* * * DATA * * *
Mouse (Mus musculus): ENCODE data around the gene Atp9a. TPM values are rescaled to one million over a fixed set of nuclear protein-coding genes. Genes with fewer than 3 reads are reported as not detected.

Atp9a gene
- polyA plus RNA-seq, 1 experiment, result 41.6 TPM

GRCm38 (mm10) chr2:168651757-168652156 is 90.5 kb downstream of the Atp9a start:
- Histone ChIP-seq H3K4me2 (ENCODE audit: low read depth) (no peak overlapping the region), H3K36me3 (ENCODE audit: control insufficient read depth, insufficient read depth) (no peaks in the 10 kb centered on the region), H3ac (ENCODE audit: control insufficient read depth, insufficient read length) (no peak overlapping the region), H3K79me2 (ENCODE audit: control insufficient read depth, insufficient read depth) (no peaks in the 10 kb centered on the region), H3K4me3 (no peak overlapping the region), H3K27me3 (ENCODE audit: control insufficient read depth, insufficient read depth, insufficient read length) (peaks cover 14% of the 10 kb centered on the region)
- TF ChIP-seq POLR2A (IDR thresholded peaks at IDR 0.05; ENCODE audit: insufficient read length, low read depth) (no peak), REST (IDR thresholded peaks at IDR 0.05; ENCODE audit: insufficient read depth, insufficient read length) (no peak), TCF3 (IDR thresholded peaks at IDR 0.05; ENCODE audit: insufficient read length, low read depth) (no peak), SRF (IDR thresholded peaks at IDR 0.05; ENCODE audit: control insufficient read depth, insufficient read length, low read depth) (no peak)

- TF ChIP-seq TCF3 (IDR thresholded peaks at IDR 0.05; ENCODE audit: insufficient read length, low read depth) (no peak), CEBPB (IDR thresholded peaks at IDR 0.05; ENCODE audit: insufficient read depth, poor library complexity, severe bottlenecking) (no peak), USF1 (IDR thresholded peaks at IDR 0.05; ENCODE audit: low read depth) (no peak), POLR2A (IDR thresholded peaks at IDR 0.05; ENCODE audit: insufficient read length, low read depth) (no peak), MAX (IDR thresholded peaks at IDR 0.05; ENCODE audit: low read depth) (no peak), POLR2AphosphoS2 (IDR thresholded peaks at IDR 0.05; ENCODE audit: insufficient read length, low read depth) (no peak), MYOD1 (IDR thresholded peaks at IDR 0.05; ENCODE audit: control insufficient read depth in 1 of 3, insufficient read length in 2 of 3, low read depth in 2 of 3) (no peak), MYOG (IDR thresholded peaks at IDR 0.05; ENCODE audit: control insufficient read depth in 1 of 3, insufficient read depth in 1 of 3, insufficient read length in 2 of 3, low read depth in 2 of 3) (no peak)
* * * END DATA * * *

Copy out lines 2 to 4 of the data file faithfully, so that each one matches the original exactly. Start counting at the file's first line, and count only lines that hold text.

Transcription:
Atp9a gene
- polyA plus RNA-seq, 1 experiment, result 41.6 TPM

GRCm38 (mm10) chr2:168651757-168652156 is 90.5 kb downstream of the Atp9a start: